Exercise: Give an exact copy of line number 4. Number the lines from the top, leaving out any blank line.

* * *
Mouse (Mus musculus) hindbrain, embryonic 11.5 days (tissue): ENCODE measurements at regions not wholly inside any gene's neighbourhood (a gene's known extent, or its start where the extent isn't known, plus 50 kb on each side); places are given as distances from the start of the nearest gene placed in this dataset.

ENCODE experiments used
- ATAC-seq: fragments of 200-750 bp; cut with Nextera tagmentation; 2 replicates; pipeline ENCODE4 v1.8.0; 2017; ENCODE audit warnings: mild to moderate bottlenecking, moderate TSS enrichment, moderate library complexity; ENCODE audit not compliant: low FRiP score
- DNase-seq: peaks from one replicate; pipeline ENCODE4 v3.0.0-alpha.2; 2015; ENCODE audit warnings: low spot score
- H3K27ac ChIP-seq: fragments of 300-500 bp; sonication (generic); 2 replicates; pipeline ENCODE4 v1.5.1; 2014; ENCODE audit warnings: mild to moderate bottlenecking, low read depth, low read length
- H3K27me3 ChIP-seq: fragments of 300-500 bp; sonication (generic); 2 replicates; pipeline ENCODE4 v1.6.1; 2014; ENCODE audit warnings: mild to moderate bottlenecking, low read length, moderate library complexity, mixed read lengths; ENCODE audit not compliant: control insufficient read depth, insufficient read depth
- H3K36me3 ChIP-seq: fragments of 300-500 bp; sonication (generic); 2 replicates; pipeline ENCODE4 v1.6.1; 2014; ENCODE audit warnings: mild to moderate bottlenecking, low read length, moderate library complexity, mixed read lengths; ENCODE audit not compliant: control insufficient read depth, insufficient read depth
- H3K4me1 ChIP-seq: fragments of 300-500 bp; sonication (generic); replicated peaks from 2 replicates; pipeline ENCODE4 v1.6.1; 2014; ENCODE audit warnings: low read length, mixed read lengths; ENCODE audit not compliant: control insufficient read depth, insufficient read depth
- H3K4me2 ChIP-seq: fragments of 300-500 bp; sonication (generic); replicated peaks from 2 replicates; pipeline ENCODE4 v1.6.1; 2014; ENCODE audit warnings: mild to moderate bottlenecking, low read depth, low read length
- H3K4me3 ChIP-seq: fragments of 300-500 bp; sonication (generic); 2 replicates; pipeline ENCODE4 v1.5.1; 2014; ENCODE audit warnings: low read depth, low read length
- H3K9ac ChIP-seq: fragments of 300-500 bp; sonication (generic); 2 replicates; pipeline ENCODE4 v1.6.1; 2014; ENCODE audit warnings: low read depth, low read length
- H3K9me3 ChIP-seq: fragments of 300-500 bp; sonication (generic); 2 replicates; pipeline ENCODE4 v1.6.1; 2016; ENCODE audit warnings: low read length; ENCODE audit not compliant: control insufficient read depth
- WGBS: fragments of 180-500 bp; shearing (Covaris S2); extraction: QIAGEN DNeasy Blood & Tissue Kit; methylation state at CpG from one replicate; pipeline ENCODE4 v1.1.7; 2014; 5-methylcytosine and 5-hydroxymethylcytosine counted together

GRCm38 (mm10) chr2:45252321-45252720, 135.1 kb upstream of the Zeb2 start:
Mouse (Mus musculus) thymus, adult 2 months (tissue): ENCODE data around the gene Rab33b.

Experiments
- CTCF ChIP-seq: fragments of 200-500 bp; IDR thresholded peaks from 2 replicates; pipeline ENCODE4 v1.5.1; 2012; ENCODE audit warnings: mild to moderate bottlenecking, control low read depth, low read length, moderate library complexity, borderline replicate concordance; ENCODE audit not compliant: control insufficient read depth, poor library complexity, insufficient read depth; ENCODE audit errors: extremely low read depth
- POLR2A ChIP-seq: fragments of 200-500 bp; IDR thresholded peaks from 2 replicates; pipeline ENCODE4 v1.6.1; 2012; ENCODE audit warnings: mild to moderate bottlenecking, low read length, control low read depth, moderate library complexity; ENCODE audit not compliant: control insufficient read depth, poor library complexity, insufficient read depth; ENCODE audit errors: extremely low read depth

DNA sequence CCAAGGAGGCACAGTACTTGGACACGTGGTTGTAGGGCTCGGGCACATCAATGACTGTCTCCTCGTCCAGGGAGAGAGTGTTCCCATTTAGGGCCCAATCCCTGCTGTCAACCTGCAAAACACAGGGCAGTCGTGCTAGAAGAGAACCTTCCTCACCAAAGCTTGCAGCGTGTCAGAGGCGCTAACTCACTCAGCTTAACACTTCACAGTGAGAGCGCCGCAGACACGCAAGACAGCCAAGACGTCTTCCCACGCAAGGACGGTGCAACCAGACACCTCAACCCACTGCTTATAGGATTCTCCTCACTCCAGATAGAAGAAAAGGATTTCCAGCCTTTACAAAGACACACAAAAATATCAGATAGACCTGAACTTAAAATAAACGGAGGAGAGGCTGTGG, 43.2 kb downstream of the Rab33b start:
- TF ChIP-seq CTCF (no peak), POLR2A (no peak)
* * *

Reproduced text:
- DNase-seq: peaks from one replicate; pipeline ENCODE4 v3.0.0-alpha.2; 2015; ENCODE audit warnings: low spot score